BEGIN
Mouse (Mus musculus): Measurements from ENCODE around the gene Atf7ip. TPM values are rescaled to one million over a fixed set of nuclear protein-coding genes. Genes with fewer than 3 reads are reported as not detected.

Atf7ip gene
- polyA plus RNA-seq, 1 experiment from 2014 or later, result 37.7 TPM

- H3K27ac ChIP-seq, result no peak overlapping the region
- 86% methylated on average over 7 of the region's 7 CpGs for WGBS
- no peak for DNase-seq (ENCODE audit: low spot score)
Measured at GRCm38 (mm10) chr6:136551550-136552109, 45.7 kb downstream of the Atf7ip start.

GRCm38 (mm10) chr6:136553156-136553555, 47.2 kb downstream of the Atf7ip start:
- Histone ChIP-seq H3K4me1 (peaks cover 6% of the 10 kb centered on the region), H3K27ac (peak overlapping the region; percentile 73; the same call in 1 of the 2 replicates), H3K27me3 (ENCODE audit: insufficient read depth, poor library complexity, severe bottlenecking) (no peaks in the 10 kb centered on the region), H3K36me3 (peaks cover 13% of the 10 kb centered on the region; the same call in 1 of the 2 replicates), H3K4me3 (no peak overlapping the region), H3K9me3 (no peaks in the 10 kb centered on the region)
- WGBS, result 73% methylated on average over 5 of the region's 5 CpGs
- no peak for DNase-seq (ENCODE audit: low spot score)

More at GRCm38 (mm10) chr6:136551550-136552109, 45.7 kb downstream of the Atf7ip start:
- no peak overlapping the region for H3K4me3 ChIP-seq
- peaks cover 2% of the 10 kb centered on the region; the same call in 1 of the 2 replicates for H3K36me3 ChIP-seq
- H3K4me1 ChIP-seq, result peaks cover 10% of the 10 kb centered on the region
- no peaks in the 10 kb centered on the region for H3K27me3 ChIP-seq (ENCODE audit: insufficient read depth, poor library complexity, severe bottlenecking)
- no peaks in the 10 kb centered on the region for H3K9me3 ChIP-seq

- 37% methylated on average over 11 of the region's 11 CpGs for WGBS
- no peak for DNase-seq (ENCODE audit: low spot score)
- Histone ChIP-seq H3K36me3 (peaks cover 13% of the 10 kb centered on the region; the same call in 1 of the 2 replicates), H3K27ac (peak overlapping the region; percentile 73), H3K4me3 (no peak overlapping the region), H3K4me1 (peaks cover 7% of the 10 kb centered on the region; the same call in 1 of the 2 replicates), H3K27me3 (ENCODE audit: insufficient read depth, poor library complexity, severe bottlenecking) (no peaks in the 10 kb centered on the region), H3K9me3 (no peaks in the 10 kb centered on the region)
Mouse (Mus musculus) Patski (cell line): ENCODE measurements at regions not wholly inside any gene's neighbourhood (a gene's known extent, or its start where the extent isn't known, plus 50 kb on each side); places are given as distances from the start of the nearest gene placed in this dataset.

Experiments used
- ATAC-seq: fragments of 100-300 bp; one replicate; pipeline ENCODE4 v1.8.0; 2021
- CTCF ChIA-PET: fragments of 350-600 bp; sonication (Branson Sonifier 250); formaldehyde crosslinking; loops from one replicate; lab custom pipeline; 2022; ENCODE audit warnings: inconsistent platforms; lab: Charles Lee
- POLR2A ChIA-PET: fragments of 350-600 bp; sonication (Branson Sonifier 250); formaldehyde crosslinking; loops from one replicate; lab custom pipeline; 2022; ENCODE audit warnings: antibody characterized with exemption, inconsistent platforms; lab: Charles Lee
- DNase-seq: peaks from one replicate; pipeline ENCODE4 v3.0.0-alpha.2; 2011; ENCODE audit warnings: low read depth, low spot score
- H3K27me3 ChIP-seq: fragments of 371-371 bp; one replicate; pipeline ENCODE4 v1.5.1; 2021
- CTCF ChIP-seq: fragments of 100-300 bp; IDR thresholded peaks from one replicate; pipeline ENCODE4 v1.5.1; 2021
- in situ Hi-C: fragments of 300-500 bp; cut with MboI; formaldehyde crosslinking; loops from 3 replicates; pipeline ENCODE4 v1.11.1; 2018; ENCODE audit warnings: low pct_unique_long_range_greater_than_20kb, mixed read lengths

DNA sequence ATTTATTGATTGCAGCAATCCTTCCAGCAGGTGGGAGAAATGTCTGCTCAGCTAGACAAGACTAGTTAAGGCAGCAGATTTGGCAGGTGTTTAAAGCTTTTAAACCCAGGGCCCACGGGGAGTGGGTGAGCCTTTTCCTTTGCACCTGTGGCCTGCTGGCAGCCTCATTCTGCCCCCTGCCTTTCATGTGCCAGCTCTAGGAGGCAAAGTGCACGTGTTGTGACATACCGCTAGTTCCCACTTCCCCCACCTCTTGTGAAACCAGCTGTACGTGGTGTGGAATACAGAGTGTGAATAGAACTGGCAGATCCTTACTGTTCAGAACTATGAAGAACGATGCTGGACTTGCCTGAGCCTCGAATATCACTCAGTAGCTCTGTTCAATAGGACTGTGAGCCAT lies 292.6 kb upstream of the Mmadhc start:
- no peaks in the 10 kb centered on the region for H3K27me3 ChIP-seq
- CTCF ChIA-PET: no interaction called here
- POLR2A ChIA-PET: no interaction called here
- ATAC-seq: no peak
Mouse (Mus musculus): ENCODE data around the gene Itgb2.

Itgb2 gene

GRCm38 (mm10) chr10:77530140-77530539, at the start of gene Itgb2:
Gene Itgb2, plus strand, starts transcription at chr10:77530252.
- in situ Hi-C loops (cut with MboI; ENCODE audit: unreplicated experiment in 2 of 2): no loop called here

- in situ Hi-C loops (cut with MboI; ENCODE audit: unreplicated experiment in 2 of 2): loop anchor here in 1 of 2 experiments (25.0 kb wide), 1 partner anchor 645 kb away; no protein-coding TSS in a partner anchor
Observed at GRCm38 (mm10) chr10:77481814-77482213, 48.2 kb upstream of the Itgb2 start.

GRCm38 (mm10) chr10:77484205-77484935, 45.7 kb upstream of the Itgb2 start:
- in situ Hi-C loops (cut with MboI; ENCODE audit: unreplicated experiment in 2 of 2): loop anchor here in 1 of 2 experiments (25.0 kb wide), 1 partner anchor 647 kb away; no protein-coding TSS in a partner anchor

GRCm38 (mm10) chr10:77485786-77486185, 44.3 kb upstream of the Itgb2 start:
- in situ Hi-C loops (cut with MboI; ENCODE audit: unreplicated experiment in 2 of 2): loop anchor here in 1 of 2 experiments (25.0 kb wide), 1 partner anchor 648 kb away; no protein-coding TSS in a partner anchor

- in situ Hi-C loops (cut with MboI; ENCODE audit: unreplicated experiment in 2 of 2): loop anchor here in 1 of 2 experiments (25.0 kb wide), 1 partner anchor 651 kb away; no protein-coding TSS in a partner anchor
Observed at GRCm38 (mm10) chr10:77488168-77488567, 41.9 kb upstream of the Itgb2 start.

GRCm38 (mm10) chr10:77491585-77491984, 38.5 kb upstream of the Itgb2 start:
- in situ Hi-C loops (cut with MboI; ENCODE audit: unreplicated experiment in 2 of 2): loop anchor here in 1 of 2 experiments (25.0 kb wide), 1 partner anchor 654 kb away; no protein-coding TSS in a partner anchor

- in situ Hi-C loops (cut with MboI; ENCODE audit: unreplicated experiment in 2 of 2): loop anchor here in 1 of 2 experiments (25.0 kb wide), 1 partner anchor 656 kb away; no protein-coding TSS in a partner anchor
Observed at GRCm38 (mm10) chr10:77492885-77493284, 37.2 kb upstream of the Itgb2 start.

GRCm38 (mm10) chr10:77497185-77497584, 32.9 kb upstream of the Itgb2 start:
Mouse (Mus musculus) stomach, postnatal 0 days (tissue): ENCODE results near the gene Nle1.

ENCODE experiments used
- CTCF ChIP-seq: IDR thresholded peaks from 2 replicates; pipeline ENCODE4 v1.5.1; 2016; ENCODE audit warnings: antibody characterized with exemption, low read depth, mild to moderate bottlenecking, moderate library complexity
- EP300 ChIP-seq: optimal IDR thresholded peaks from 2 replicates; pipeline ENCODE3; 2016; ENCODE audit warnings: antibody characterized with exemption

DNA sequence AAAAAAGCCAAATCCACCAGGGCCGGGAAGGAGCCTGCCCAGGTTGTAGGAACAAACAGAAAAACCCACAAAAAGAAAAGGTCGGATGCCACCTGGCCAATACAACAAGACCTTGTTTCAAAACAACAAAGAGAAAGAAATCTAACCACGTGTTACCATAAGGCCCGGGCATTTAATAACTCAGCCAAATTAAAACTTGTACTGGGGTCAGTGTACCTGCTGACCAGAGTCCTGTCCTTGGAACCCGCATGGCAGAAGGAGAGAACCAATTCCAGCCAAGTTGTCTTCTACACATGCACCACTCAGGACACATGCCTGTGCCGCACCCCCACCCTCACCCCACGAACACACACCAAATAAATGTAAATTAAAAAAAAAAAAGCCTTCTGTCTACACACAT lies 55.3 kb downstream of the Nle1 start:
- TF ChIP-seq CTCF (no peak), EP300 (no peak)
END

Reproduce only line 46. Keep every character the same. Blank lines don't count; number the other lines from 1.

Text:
- in situ Hi-C loops (cut with MboI; ENCODE audit: unreplicated experiment in 2 of 2): loop anchor here in 1 of 2 experiments (25.0 kb wide), 1 partner anchor 651 kb away; no protein-coding TSS in a partner anchor